CNPS Channel Islands Meeting (July)

Date: Tuesday, July 17, 2018

Time: 7:00PM - 9:00PM

Instructor: Nick Jensen

Location: Blaksley Library

Join the California Native Plant Society, Channel Islands Chapter for their monthly meeting.

7:00pm general announcements
7:30pm talk begins

FREE. No registration required.

This Month

Plant diversity at a biogeographic crossroads
The first flora of Tejon Ranch
Nick Jensen

At approximately 270,000 acres Tejon Ranch is California’s largest contiguous piece of private land. Located primarily in the Tehachapi Mountains of Kern County, Tejon Ranch occupies one of the most interesting and complex areas of ecological convergence in the state: the junction of the San Joaquin Valley, Sierra Nevada, Western Transverse Ranges, and Mojave Desert. Prior to 2008, when nearly 90 percent of the ranch was placed under conservation agreements, Tejon Ranch was closed to scientific research. On Tejon, over the past four years Nick has made more than 4,000 herbarium collections representing at least one new species (a Streptanthus), dozens of new populations of rare species, and countless range extensions. A highlight of these collections, in 2015, was the discovery of a large population of California jewelflower (Caulanthus californicus) an endangered species previously considered extirpated in the San Joaquin Valley, in the Tejon Hills. So far, these collections represent more than 1060 taxa, approximately 85% of which are native to California. This means that Tejon Ranch provides habitat for more than 14% of the state’s native plants on just 0.25% of California’s acreage!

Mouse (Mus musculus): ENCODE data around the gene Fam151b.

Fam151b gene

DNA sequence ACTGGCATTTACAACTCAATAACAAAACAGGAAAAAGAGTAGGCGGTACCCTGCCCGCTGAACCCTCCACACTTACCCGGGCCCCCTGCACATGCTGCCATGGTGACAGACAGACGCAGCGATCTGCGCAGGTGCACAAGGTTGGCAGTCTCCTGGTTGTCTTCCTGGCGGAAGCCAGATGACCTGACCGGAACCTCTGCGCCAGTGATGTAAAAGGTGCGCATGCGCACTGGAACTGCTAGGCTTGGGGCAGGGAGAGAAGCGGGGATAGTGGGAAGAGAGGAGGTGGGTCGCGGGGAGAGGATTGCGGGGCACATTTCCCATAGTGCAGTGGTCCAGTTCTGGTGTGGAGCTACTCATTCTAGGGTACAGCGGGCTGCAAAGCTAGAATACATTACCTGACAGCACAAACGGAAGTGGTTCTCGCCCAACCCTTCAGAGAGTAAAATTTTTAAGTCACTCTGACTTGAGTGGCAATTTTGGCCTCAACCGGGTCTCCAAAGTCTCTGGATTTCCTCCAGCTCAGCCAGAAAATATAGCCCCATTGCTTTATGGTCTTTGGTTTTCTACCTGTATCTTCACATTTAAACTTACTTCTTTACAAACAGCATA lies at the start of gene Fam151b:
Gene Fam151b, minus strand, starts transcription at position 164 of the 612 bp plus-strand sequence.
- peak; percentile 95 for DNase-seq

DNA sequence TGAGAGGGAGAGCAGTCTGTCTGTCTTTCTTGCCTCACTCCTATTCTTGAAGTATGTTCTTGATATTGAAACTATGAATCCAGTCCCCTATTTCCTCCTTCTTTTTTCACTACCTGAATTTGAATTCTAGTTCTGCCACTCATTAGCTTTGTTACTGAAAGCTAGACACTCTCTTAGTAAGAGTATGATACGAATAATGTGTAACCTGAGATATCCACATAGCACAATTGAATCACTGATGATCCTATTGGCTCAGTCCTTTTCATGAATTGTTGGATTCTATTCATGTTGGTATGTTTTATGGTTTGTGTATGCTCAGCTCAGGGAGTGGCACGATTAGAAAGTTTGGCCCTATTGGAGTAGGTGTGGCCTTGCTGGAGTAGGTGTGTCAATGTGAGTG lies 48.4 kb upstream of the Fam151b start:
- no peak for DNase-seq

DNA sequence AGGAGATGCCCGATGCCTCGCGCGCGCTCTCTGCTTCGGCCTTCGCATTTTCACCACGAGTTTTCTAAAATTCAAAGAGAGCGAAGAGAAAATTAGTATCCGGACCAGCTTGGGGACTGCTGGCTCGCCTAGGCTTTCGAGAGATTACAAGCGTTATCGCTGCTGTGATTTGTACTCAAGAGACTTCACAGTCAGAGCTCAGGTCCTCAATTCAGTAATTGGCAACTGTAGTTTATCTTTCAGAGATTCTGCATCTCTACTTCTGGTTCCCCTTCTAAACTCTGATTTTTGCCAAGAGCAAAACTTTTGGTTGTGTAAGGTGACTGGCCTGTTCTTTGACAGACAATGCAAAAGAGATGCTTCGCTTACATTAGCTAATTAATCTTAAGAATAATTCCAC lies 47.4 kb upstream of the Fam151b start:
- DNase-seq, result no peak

Nick Jensen recently received his Ph.D in Botany at Rancho Santa Ana Botanic Garden/Claremont Graduate University. His research interests include biogeography, rare plant conservation, and biodiversity. His research projects include the flora of Tejon Ranch, threats to California’s rare plants, and evolutionary relationships in Streptanthus (jewelflowers). Nick has a B.S. in Environmental Horticulture from UC Davis and previously served as the Rare Plant Program Director for the California Native Plant Society. He has also worked as a botanist for the U.S. Forest Service, Chicago Botanic Garden, and in the private consulting industry.

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